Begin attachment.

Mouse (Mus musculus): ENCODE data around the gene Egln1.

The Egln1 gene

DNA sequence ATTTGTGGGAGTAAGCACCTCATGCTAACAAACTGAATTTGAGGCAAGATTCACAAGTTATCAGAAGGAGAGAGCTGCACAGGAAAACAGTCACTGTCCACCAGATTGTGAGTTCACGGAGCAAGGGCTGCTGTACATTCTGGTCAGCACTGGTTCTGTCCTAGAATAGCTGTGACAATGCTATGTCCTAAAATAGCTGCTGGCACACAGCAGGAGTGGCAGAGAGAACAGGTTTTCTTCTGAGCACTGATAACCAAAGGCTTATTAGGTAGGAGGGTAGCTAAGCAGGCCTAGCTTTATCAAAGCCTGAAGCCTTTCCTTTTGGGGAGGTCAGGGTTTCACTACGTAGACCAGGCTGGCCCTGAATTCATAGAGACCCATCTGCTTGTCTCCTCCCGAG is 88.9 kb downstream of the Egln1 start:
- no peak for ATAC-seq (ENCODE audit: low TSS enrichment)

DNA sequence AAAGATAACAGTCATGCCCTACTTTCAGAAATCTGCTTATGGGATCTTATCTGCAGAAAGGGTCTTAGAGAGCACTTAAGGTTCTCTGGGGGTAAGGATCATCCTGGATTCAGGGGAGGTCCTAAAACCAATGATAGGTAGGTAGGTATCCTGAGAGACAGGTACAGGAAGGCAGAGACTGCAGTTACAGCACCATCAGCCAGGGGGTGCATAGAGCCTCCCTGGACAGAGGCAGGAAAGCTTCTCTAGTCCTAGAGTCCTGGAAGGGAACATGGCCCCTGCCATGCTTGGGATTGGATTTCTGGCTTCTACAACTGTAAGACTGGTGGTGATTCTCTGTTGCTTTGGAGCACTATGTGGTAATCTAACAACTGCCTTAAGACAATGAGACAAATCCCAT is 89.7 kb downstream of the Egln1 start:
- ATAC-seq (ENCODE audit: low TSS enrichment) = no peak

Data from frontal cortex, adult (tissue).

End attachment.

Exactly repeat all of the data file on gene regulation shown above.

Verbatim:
Mouse (Mus musculus): ENCODE data around the gene Egln1.

The Egln1 gene

DNA sequence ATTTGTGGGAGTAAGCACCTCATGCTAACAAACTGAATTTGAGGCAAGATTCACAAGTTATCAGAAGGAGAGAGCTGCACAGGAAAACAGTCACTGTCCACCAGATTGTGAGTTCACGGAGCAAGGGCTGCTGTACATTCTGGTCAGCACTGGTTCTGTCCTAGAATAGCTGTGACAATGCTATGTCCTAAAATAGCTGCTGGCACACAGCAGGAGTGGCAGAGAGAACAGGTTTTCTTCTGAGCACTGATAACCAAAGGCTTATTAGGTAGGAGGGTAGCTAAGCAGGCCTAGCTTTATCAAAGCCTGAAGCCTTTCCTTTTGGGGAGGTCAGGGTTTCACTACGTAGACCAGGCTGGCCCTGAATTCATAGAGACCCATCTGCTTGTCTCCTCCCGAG is 88.9 kb downstream of the Egln1 start:
- no peak for ATAC-seq (ENCODE audit: low TSS enrichment)

DNA sequence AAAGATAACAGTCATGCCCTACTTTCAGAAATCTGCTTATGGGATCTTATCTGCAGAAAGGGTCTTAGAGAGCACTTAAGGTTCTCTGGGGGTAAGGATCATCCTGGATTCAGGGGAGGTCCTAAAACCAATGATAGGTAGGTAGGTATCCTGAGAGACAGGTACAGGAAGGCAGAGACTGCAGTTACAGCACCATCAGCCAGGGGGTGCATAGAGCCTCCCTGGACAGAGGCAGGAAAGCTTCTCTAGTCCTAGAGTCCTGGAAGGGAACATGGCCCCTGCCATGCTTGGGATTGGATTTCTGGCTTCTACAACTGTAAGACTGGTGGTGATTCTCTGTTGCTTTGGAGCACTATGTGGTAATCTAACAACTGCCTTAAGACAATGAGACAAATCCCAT is 89.7 kb downstream of the Egln1 start:
- ATAC-seq (ENCODE audit: low TSS enrichment) = no peak

Data from frontal cortex, adult (tissue).